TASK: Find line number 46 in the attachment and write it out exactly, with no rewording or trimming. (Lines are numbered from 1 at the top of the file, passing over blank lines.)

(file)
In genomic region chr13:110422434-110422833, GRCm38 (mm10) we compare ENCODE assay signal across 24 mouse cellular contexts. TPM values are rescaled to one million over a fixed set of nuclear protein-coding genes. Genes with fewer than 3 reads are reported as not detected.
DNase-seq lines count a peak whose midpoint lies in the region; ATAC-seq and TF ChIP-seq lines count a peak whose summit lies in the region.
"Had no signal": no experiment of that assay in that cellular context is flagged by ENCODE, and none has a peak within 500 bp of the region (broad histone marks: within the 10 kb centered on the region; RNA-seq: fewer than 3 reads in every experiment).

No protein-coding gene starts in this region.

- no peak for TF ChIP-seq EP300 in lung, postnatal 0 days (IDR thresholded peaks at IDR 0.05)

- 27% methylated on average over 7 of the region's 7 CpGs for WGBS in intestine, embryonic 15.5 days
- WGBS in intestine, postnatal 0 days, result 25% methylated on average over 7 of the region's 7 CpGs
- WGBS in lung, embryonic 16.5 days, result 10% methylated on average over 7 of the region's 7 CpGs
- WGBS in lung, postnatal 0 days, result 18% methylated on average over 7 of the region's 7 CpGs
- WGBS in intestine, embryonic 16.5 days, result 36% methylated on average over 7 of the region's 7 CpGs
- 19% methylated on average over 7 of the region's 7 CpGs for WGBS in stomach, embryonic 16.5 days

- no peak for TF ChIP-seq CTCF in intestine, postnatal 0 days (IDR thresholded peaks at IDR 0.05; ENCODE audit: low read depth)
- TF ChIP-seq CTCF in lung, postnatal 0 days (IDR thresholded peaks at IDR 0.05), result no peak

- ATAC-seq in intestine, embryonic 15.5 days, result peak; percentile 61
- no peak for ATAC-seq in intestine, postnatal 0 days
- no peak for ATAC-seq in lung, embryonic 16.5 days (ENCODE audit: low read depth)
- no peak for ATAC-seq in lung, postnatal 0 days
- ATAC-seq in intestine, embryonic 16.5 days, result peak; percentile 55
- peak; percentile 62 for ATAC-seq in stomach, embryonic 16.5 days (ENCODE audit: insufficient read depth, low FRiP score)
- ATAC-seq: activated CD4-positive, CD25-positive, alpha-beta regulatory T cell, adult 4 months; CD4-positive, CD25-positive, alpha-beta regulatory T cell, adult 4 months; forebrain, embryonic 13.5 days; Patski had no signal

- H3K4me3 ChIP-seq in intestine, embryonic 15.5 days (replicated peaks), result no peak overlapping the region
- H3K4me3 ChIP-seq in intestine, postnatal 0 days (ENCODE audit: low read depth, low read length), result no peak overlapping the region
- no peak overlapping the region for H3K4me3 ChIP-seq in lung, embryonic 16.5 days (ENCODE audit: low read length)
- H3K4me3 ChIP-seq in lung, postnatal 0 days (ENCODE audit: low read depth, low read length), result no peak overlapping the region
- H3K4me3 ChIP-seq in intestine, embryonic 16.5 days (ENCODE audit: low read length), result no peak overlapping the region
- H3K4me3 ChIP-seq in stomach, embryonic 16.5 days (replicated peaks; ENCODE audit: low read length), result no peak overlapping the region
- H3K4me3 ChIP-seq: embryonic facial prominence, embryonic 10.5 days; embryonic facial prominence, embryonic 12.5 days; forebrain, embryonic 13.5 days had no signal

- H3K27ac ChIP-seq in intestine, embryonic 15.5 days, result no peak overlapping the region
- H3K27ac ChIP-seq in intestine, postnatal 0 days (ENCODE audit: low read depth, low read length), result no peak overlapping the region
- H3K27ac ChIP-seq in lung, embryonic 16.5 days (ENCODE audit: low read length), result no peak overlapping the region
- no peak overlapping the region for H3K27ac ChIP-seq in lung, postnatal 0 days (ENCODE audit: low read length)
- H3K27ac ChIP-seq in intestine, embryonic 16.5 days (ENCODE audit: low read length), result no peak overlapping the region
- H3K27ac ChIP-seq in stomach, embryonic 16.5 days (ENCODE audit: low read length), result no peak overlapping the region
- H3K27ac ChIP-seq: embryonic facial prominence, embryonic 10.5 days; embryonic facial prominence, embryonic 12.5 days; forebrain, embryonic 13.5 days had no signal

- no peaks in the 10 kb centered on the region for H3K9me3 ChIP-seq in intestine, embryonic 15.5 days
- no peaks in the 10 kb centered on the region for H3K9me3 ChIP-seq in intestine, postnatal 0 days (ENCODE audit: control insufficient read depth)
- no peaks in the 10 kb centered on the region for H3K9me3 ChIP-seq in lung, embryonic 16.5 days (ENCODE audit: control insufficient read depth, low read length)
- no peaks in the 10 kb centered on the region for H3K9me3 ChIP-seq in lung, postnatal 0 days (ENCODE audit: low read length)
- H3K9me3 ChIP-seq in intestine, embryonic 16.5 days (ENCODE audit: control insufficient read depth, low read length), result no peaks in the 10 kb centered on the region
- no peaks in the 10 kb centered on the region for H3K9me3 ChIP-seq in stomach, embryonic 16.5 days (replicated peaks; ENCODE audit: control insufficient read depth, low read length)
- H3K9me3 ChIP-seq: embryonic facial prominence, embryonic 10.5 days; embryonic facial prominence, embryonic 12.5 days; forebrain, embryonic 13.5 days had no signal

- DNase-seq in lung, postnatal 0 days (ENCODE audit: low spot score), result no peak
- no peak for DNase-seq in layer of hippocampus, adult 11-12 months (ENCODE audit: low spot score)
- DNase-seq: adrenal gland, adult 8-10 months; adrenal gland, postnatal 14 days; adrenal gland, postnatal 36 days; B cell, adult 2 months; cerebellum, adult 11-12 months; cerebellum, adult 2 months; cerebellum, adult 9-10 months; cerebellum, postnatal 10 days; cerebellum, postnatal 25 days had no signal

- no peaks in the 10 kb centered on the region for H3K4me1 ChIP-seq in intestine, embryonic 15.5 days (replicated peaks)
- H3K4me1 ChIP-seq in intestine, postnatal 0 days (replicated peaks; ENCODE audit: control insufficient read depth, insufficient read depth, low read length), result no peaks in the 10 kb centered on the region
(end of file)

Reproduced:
- H3K4me1 ChIP-seq in intestine, postnatal 0 days (replicated peaks; ENCODE audit: control insufficient read depth, insufficient read depth, low read length), result no peaks in the 10 kb centered on the region